I'm sure Sergio Marchionne is none to thrilled to see that Chrysler is sitting bottom of the barrel with 39.4%. Lets hope they get some new product on the lot ASAP.
        • 4 Years Ago
        I'm sure Marchionne isn't even a tiny bit surprised, he knows what an awful lineup they're pushing in the US at the moment, they're just trying to keep the lights on until they have decent product to offer in the US market.
      • 4 Years Ago
      Looks like I got in under the wire then. We just picked up a 2009 ltd AWD flex with 12k miles for 27k US. Great ride though.
      • 4 Years Ago
      Glad to see BMW's flock of unreliable over-techno-ified bulbous unreliable monstrosities is beginning to show it's weakness in tangible numbers. 2005 is what, the second year of the Banglefied 5 series and right before the 3? Sound about right.....
        • 4 Years Ago
        You're absolutely right, and this does not affect the wealthy reputation seekers that are their modern customer base. However, us enthusiasts who loved our first Bimmers and rode them to the moon and back because to us, they were more than just conveyance are increasingly disappointed as the marque we once loved kicks us to the curb. I could take apart most everything on my old E34 and put it back together and really didn't need to that often. This may not be bothering them now but eventually their reputation will suffer. And this is not just a BMW problem. We're approaching a critical point generally where automobile complexity is reducing them as viable long term objects of affection. I'd have much more faith in an '84 Civic with 200k miles than a '06 with 90k for example.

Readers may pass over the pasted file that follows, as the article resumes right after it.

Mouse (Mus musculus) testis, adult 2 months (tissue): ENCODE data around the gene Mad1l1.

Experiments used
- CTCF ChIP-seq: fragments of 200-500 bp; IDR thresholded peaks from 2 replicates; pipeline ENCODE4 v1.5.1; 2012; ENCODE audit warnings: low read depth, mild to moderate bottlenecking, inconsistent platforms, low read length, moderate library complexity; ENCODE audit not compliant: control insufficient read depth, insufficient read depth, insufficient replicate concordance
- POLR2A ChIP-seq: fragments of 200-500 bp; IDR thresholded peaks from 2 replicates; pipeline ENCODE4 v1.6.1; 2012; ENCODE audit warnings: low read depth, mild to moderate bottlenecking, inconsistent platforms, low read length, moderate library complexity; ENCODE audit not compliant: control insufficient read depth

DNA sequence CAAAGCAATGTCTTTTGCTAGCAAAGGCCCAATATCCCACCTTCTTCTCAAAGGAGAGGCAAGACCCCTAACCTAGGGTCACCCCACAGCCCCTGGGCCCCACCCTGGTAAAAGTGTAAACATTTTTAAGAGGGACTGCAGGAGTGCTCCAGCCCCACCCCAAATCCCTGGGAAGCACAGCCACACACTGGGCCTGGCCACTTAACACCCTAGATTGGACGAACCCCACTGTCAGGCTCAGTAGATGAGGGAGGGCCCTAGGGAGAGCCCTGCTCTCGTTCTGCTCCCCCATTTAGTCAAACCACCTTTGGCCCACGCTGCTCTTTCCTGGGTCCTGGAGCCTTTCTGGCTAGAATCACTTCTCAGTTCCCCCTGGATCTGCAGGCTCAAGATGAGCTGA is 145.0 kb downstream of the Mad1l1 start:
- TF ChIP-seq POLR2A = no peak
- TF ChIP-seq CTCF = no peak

• 4 Years Ago
        When researching them used I found that BMW's have what I call "hot potato" syndrome. That is, as they approach the age/mileage when serious mechanical problems can arise they take a sudden lunge downward in value, after having previously held value pretty well. I think this is due to nobody wanting to own the car as it ages past 100,000 miles. Because even though the majority will run strong way past that, the price of a catastrophic trans/engine failure will make the car a near write-off. Most guys looking at $18,000 7 series do not feel like spending $7,000 on it later.
      • 4 Years Ago
      That is a sweet looking Mustang...

      -McM
      Carlos
      • 4 Years Ago
      What a concept, make great, reliable cars and they keep their value.
        • 4 Years Ago
        @Carlos
        no, the better news is that if you buy a slightly used porsche you can get it for 44% off!
        • 4 Years Ago
        @Carlos
        Sonata has the best 4 year residual. just 5-6 years ago, it was the worst. mad props to hyundai.